The Strategic Steering Committee of the West Africa Competitiveness Programme (WACOMP) comprising of the Commission of the Economic Community of West African States (ECOWAS), ECOWAS Member States and Mauritania, the European Union (EU), the International Trade Centre (ITC), United Nations Industrial Development Organization (UNIDO) and the West African Economic and Monetary Union (WAEMU) commenced its second annual meeting on 30th October 2019 in Abuja, Nigeria with the aim of strengthening the competitiveness of West African Countries and enhancing their integration into the regional and international trading system.
The programme which is funded by the EU to the tune of 120 million euros and implemented with the assistance of ITC and UNIDO aims to support a number of selected value chains at the national and regional level to promote structural transformation and better access to regional and international markets while taking into account social and environmental concerns.
Speaking at the opening session of the meeting Mamadou Traore the Commissioner of Industry and Private Sector promotion of the ECOWAS Commission stated that the programme consists of one regional component and sixteen national components (15 ECOWAS Member States and Mauritania) and will be implemented in two phases covering eight countries per phase.
Mr Mamadou Traore, 2nd from right, to his immediate right, Mr Kurt Cornelis, and other dignitaries during the opening ceremony of the meeting
The Commissioner stressed that the effective implementation of the West Africa Competitiveness Programme will increase the success of the ECOWAS integration work program and contribute substantially to the delivery of the much-needed competitiveness in West Africa.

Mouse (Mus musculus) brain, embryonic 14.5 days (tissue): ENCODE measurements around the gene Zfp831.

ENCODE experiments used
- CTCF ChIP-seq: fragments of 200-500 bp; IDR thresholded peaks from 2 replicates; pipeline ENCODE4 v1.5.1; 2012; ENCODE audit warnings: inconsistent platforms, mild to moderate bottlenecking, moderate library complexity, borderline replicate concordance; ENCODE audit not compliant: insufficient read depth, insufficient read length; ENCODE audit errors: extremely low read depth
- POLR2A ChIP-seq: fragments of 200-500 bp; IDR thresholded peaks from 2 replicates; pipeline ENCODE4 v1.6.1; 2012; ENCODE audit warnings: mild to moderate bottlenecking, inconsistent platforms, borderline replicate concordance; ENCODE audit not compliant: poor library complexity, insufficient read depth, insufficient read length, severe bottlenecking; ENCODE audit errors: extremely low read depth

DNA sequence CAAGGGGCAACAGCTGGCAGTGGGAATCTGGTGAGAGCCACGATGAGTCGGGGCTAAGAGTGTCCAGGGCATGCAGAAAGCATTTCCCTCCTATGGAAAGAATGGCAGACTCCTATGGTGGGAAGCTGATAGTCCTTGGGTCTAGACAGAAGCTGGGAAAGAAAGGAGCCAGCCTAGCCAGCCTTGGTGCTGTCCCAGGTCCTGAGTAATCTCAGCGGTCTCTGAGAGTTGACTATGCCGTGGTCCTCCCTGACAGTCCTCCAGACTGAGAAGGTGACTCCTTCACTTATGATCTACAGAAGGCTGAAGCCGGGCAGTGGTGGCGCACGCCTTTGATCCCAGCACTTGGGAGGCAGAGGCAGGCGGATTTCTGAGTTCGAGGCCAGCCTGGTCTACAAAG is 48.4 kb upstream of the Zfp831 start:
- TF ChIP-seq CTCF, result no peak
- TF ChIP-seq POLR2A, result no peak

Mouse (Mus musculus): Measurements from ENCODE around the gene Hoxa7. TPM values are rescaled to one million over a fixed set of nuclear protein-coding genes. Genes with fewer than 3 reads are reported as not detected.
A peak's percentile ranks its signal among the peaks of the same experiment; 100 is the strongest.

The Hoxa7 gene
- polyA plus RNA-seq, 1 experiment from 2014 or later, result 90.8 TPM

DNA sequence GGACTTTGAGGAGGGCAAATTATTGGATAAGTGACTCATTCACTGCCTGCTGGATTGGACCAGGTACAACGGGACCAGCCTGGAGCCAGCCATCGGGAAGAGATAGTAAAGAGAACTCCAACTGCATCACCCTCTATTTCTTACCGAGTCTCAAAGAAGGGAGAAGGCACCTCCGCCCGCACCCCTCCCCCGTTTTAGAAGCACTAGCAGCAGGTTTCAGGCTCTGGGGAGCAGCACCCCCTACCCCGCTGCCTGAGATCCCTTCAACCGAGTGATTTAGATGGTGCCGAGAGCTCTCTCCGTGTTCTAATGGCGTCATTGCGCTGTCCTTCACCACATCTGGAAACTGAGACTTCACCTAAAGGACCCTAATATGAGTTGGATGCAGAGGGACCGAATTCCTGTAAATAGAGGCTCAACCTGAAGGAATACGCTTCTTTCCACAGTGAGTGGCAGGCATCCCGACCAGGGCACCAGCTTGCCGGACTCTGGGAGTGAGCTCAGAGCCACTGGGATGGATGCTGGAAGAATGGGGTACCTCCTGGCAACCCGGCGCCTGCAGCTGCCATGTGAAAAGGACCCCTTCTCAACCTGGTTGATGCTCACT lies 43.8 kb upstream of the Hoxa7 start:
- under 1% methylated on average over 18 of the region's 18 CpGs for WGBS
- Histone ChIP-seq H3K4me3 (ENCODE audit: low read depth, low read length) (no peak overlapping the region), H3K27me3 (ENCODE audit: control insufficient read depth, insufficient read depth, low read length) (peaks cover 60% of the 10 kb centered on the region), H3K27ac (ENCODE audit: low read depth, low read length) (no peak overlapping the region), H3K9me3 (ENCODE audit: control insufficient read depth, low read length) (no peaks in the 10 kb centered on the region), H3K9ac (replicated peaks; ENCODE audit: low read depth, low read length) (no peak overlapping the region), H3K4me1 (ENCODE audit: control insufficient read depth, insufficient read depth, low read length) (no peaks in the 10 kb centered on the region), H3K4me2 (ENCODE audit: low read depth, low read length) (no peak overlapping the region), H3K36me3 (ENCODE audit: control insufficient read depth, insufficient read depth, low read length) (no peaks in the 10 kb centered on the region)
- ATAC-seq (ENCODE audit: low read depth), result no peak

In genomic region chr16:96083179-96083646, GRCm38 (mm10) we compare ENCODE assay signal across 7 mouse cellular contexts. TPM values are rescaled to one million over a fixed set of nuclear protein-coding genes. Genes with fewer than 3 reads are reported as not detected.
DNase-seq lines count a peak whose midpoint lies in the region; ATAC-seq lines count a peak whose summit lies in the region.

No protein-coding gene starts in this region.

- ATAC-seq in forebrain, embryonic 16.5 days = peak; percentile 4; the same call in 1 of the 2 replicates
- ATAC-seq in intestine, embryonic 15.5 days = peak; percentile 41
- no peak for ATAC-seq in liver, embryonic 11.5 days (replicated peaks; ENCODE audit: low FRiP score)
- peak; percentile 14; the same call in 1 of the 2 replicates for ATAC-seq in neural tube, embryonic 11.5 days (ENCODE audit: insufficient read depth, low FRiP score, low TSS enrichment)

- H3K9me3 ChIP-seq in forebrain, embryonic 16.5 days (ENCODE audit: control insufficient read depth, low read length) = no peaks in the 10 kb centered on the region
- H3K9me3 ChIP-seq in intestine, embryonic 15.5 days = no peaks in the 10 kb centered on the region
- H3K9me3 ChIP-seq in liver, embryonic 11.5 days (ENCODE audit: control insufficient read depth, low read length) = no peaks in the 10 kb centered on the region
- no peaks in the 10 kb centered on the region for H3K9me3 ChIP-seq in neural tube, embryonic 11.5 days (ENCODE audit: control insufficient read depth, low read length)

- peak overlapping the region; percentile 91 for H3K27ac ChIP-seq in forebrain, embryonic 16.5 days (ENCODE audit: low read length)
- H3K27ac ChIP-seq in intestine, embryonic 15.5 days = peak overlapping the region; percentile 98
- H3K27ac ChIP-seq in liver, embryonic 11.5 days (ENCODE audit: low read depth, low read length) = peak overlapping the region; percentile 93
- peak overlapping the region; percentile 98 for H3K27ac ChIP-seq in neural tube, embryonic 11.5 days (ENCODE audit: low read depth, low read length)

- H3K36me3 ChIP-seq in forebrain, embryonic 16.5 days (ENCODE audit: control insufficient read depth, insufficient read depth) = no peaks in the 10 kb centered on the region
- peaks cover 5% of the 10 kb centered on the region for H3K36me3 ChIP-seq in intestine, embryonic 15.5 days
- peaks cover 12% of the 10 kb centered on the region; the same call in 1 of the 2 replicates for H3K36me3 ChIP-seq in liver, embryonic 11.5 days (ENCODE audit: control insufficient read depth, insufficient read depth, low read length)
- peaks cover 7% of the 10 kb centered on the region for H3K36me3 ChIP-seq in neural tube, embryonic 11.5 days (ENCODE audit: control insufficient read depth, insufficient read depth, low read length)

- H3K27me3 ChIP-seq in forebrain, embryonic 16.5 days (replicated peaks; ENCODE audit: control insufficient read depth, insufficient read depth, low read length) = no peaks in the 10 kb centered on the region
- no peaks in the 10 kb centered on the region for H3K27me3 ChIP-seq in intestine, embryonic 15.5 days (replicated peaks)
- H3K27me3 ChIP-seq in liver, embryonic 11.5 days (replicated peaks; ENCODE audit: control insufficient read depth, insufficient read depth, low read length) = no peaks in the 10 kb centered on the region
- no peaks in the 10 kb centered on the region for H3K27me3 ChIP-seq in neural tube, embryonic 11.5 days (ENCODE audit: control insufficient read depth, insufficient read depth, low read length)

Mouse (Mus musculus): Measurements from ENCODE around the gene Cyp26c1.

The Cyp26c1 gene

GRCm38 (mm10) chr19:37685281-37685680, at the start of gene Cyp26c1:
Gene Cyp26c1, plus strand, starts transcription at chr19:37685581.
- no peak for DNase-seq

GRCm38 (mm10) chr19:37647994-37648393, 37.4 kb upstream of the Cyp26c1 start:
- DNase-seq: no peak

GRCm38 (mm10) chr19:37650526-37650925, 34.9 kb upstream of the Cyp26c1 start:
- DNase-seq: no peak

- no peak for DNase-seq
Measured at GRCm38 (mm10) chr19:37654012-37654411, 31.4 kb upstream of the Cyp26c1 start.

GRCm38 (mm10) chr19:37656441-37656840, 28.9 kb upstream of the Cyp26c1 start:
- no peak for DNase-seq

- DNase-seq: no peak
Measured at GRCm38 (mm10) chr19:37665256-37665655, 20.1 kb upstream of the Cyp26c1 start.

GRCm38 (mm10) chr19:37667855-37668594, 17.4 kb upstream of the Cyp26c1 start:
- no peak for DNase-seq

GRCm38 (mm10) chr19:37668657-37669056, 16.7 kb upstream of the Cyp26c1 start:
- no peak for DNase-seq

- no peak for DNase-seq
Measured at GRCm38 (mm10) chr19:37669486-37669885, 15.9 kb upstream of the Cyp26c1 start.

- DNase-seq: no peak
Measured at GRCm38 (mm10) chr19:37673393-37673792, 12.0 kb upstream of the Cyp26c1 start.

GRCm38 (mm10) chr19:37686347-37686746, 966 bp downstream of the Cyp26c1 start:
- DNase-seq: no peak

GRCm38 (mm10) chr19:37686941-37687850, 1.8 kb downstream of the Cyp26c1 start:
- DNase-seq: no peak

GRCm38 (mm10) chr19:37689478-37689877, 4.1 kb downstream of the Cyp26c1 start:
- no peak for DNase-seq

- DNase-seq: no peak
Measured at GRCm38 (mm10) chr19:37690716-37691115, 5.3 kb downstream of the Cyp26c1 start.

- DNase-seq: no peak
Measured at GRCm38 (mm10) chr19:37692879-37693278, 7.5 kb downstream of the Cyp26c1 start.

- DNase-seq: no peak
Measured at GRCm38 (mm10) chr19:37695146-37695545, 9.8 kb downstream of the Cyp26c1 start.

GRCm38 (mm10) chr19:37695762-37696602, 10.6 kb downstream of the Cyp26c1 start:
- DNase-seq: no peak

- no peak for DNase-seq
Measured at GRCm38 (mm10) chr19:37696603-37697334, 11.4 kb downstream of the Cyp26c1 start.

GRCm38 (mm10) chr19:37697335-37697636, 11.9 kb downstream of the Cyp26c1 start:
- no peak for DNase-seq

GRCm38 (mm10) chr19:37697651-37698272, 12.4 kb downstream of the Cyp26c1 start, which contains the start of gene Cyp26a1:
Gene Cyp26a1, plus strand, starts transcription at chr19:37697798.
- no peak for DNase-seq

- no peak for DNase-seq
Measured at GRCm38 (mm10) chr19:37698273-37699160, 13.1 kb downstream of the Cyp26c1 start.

While noting several challenges of the business climate in the region, Commissioner Traore enthused that “WACOMP has the potential to provide our enterprises and institutions with the capabilities to lay the foundation for stimulating the actions that can challenge these limitations, promote competitiveness and begin to free our population from economic poverty”.
Also speaking during the opening session of the meeting Mr Kurt Cornelis, Head of Cooperation, EU Delegation to Nigeria and ECOWAS, highlighted that it is important to stress the role of the Programme in a bigger EU Policy context, such as the new Africa-EU Alliance for Sustainable Investment and Jobs.
“This programme builds the potential for investment and job creation in very concrete terms, bringing together key stakeholders such as policymakers, regulators, businesses, support organisations, and business associations”, he said.
The programme will also see the EU and ECOWAS set up a competitiveness observatory in West Africa which has a budget of 8 million euros. The Observatory will contribute to improving public and private sector access to reliable and comprehensive information and data which will enable policymakers to formulate, implement and monitor policies and strategies that will contribute to West Africa’s competitiveness.
The WACOMP Observatory also known as WACOB will achieve this by collecting qualitative and quantitative data and information on competitiveness from identified sources, create a database in order to provide relevant information and services for the public and private sectors as well as analyze and evaluate the impact of policies on trade, business and competitiveness performance in West Africa.